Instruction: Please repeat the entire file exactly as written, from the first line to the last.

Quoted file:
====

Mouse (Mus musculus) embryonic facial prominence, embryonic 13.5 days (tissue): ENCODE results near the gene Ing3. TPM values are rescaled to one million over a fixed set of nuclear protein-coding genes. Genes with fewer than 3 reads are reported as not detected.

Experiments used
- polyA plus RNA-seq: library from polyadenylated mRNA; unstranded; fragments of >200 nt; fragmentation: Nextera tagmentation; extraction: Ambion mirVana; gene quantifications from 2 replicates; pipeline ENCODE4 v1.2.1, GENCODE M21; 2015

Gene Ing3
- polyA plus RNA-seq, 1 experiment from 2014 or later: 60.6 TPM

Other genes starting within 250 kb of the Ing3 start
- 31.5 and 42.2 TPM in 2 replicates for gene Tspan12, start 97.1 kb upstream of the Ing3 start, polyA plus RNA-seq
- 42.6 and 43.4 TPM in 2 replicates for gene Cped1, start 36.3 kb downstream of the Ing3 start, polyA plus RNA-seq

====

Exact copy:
Mouse (Mus musculus) embryonic facial prominence, embryonic 13.5 days (tissue): ENCODE results near the gene Ing3. TPM values are rescaled to one million over a fixed set of nuclear protein-coding genes. Genes with fewer than 3 reads are reported as not detected.

Experiments used
- polyA plus RNA-seq: library from polyadenylated mRNA; unstranded; fragments of >200 nt; fragmentation: Nextera tagmentation; extraction: Ambion mirVana; gene quantifications from 2 replicates; pipeline ENCODE4 v1.2.1, GENCODE M21; 2015

Gene Ing3
- polyA plus RNA-seq, 1 experiment from 2014 or later: 60.6 TPM

Other genes starting within 250 kb of the Ing3 start
- 31.5 and 42.2 TPM in 2 replicates for gene Tspan12, start 97.1 kb upstream of the Ing3 start, polyA plus RNA-seq
- 42.6 and 43.4 TPM in 2 replicates for gene Cped1, start 36.3 kb downstream of the Ing3 start, polyA plus RNA-seq